Interview with Miguel A. Gamiño Jr., CPA
Chief Information Officer (CIO), City & County of San Francisco (appointed 12/4/14)
Executive Director of the Department of Technology
Miguel A Gamiño Jr. provides strategic direction for San Francisco’s use of technology. He counsels Mayor Lee, the Board of Supervisors and city departments regarding opportunities to leverage technology to improve government services. Gamiño is also a successful tech entrepreneur, having launched two successful IT companies in El Paso, Texas before heading to the Bay Area.
MEDA: First off, congratulations on your new position as CIO for the City and County of San Francisco. What do you see as the focus of this important role?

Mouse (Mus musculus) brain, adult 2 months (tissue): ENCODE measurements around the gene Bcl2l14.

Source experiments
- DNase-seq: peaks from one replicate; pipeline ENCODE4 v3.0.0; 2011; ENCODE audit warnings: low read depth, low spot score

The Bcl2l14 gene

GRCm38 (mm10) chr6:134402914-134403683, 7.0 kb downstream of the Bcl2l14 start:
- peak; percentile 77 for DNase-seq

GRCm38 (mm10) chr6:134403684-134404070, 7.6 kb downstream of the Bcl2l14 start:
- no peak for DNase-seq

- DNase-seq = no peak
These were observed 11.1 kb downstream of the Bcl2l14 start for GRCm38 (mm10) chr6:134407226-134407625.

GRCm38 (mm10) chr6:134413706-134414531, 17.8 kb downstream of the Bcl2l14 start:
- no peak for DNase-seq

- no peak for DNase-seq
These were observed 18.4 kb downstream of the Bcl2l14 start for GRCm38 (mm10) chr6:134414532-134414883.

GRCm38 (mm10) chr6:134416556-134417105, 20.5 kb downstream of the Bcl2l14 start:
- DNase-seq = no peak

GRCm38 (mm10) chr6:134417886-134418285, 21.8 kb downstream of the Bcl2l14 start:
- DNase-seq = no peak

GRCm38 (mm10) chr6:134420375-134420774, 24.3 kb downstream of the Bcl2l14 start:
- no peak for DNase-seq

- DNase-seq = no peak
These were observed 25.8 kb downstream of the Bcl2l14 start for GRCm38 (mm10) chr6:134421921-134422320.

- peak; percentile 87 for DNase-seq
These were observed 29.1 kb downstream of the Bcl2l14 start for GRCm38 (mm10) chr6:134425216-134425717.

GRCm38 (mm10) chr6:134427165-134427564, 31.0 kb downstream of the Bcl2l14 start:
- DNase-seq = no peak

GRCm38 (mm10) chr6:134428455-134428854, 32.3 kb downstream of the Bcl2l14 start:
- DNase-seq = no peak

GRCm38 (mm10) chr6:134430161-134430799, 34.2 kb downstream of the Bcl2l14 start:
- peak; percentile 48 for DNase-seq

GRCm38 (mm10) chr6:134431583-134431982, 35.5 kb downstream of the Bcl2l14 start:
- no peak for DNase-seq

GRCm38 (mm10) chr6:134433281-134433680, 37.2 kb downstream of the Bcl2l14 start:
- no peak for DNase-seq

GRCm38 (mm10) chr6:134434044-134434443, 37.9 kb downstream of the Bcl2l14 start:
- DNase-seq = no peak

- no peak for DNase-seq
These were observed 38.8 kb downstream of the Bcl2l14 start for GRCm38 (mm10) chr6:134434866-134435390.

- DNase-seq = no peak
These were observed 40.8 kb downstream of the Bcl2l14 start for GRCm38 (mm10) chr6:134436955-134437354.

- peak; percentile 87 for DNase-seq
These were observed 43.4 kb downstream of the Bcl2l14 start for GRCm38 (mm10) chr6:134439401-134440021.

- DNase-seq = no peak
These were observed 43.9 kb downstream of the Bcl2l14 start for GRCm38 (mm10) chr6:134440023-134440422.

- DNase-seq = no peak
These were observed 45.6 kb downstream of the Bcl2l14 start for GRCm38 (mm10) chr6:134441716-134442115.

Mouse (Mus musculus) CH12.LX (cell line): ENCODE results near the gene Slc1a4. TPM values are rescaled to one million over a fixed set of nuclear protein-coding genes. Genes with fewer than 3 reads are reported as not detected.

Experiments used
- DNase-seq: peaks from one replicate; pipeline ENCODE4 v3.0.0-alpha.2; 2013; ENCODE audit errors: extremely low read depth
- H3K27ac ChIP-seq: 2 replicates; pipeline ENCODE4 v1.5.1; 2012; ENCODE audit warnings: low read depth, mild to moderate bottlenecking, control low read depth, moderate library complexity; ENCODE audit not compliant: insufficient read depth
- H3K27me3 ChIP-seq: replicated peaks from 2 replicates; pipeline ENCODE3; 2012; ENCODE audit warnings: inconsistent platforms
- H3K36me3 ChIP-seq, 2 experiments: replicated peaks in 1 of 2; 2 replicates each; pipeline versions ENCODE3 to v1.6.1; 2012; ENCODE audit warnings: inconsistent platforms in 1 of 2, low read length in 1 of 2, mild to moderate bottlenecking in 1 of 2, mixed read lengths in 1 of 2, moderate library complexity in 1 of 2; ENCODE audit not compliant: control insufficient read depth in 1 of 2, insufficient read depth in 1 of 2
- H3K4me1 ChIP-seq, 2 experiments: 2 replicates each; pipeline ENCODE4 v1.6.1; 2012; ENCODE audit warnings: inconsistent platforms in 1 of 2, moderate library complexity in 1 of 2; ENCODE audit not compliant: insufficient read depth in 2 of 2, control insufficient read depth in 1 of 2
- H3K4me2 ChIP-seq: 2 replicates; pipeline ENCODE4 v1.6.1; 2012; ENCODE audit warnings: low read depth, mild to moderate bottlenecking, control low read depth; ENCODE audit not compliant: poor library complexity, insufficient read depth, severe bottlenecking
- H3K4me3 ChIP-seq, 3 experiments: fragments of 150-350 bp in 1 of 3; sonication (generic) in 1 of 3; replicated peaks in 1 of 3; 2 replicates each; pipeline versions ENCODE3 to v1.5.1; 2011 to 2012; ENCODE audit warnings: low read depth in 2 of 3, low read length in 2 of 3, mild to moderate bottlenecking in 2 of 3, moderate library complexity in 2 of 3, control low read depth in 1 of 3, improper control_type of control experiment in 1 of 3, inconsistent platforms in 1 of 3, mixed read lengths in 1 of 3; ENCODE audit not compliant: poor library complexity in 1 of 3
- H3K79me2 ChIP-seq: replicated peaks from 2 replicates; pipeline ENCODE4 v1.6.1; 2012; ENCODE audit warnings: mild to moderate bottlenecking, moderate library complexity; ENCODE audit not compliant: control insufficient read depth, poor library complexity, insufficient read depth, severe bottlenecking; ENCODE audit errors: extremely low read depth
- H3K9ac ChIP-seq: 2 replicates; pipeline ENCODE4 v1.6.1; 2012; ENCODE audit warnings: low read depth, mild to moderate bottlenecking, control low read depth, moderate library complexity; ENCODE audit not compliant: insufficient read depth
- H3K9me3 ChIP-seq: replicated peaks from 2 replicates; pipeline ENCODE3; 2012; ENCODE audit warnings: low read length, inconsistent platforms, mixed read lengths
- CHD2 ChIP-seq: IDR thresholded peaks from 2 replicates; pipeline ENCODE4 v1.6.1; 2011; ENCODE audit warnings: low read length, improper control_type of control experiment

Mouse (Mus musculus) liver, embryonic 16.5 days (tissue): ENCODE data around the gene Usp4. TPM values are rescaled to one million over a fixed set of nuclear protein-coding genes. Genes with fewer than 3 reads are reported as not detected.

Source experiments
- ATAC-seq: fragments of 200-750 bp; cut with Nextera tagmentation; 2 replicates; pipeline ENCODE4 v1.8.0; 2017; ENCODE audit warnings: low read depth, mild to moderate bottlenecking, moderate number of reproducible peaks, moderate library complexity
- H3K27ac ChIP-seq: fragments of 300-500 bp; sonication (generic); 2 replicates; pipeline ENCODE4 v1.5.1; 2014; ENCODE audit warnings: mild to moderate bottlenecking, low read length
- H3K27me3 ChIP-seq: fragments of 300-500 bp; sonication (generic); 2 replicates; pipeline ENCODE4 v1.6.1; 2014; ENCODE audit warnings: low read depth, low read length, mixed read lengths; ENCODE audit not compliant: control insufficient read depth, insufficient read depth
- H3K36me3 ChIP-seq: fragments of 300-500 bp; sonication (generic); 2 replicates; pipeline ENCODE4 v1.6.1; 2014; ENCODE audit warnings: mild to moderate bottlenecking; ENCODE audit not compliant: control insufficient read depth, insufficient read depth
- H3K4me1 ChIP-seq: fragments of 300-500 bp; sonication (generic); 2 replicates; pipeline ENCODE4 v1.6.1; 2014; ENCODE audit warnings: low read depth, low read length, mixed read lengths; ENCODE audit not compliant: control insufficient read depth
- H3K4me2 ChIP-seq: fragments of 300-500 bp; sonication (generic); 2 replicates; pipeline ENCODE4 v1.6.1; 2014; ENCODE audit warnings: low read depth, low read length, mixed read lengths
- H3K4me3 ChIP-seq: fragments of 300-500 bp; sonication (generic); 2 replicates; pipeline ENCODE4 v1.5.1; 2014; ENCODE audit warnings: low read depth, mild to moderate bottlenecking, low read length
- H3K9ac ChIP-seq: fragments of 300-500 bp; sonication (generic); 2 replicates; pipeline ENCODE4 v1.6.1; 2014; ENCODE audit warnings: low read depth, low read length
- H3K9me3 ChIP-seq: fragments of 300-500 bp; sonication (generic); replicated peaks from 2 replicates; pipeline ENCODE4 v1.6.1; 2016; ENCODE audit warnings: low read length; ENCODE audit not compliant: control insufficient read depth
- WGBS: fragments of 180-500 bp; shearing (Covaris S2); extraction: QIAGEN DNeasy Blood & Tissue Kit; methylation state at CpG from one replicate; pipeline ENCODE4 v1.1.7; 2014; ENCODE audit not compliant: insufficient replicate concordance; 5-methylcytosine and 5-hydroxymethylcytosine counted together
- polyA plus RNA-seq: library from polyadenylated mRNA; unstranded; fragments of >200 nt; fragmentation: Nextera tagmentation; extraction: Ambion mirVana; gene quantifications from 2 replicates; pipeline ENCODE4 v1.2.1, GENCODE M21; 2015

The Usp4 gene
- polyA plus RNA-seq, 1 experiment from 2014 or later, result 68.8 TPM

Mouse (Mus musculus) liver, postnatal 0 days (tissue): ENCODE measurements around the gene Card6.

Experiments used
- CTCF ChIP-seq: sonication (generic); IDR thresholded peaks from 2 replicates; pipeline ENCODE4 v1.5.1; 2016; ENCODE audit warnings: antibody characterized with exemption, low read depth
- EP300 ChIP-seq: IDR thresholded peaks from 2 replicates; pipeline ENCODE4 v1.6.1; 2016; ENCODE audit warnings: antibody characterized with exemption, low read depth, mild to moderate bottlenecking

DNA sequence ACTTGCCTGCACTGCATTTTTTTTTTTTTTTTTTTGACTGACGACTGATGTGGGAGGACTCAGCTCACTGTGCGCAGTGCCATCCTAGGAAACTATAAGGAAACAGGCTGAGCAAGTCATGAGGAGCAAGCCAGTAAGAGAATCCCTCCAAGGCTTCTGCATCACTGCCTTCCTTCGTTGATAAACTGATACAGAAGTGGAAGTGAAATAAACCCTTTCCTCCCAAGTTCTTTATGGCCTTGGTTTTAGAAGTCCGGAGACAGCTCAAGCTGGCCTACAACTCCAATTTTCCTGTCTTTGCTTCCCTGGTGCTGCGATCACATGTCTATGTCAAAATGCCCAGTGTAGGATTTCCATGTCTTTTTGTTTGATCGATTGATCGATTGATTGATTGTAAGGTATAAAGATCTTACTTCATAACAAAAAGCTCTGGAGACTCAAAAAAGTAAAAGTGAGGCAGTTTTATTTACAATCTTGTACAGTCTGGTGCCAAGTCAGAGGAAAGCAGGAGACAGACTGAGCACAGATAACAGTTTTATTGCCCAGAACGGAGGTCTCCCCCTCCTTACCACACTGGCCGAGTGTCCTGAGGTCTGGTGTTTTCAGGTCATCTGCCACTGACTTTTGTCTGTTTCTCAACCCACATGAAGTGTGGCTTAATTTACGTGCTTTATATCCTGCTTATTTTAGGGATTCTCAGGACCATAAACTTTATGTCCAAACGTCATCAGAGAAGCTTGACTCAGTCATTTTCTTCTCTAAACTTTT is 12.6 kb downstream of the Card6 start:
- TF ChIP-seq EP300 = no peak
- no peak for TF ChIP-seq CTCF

MG: I see my job as having a two-pronged focus. As San Francisco’s CIO, I am charged with leading the strategy and advising Mayor Lee and the Board of Supervisors on the ever-evolving tech landscape and how the city should be leveraging tech to improve City services and community engagement. As the Executive Director of the Department of Technology, I have the operational responsibility to deliver on that strategy.
Historically, technology has been mostly internally consumed, but we are starting to see that tech is becoming public facing, which also requires the need for greater transparency. Tech has evolved and woven into traditional civic services—a key to the delivery of such traditional services as public safety, transportation, and collecting taxes. Tech has become a consumer product, becoming the service itself. For example, #SFWiFi, our free public WiFi service, is a consumer service, not just something being supported by tech.